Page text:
Note 12 (p. 22).
There is no snare in which the feet of a modern student of ancient lore, are more easily entangled, than that which is spread by the similarity of the language of antiquity to modern modes of expression. I do not presume to interpret the obscurest of Greek philosophers; all I wish is to point out, that his words, in the sense accepted by competent interpreters, fit modern ideas singularly well.
So far as the general theory of evolution goes there is no difficulty. The aphorism about the river; the figure of the child playing on the shore; the kingship and fatherhood of strife seem decisive. The ὁδὸς ἄνω κάτω μίη expresses, with singular aptness, the cyclical aspect of the one process of organic evolution in individual plants and animals; yet it may be a question whether the Heracleitean strife included any distinct conception of the struggle for existence. Again, it is tempting to compare the part played by the Heracleitean 'fire' with that ascribed by the moderns to heat, or rather to that cause of motion of which heat is one expression; and a little ingenuity might find a foreshadowing of the doctrine of the conservation of energy, in the saying that all the things are changed into fire and fire into all things, as gold into goods and goods into gold.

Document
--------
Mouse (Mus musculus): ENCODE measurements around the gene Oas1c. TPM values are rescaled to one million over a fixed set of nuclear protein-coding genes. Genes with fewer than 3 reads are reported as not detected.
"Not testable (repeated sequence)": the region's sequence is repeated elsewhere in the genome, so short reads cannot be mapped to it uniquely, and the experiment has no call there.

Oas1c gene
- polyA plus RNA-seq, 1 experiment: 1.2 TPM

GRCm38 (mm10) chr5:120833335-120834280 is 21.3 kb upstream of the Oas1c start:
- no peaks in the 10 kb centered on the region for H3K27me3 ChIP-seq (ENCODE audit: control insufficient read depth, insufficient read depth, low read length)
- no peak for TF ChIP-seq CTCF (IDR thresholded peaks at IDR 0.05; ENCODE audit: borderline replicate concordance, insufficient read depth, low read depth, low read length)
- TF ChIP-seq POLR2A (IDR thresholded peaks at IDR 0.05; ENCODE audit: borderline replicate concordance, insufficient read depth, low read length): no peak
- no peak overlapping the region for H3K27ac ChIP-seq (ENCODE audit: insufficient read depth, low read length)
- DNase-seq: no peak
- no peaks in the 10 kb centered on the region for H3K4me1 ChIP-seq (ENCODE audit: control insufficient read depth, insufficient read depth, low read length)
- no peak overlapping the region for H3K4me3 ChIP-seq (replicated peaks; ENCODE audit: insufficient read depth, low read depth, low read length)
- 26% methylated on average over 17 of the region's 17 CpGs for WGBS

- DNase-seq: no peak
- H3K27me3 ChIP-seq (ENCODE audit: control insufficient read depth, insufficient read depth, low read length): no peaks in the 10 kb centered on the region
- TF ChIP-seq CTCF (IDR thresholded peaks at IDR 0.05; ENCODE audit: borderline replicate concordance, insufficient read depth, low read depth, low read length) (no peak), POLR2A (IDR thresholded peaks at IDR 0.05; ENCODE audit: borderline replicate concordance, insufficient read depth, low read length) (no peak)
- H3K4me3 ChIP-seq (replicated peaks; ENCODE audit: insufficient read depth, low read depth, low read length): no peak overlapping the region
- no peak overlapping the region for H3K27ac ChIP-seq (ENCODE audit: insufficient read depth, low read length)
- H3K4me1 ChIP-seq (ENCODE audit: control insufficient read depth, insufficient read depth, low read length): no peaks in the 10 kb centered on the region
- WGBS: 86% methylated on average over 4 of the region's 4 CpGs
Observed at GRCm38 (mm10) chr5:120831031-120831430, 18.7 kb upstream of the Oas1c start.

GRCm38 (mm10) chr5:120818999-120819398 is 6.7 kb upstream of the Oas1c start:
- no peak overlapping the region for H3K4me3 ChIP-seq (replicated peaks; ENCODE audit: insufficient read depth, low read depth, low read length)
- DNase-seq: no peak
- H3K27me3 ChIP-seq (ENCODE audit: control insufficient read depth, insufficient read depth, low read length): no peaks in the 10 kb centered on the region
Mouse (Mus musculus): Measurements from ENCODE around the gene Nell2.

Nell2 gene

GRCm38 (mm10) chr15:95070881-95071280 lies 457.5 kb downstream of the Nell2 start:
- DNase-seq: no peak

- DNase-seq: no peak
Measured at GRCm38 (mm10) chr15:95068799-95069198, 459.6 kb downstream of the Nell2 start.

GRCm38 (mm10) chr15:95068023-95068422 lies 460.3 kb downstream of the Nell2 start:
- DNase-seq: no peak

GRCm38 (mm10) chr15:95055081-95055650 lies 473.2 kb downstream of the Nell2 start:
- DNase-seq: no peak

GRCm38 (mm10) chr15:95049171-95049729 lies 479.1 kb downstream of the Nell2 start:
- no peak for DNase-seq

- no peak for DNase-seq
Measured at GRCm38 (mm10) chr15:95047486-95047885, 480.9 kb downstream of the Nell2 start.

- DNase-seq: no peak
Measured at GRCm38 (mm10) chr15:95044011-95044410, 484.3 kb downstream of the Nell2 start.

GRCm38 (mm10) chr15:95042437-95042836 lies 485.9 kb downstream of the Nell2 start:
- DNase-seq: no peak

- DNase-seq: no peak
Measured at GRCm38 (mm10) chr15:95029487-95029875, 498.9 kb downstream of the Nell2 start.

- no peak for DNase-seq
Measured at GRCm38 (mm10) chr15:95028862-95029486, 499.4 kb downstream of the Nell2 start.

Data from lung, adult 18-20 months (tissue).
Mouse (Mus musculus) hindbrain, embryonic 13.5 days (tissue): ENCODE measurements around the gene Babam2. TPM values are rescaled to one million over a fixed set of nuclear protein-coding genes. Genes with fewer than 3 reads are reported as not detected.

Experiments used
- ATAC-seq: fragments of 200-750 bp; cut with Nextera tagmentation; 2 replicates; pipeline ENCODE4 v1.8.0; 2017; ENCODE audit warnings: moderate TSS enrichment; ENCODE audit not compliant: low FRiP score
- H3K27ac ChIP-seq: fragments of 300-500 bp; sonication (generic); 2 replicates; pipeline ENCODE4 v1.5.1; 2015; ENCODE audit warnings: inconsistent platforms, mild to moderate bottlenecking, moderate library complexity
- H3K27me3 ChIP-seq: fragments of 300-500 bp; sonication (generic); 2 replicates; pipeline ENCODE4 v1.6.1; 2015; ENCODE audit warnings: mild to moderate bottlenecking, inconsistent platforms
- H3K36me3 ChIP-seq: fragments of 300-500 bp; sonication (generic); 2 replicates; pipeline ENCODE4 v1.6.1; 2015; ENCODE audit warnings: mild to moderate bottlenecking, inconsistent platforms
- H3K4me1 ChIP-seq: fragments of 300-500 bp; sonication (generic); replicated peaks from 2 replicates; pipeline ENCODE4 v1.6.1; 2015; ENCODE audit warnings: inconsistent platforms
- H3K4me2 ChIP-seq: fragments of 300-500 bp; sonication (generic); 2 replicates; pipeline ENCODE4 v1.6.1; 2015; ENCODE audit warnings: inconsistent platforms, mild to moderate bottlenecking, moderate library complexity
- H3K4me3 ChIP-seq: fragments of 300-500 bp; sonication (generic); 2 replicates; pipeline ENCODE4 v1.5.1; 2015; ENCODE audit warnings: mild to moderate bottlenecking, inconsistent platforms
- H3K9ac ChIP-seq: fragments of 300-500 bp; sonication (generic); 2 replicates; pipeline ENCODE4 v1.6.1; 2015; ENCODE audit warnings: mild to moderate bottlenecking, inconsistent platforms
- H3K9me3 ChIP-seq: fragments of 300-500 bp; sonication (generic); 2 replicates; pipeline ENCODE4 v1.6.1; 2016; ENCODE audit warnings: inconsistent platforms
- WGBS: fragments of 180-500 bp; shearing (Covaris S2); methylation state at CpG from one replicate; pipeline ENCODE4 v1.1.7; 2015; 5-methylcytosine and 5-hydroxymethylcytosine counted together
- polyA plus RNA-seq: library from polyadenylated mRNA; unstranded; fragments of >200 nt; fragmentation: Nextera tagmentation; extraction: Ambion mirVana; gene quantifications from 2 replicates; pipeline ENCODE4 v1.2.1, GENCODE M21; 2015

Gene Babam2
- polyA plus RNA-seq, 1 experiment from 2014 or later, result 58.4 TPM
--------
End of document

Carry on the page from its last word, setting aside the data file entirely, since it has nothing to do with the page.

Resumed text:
Note 13 (p. 23).
Pope's lines in the 'Essay on Man.' (Ep. i., 267—8.)
"All are but parts of one stupendous whole,
Whose body Nature is, and God the soul,"
simply paraphrase Seneca's "quem in hoc mundo locum deus obtinet, hunc in homine animus: quod est illic materia, id nobis corpus est."—(Ep. lxv. 24); which again is a Latin version of the old Stoical doctrine, εἰς ἅπαν τοῦ κόσμου μέρος διήκει ὁ νοῦς, καθάπερ ἀφ' ἡμῶν ἡ ψυχή.
So far as testimony for the universality of what ordinary people call 'evil,' goes, there is nothing better than the writings of the Stoics themselves. They might serve as a storehouse for the epigrams of the ultra-pessimists. Heracleitus (circa 500 B.C.) says just as hard things about ordinary humanity as his disciples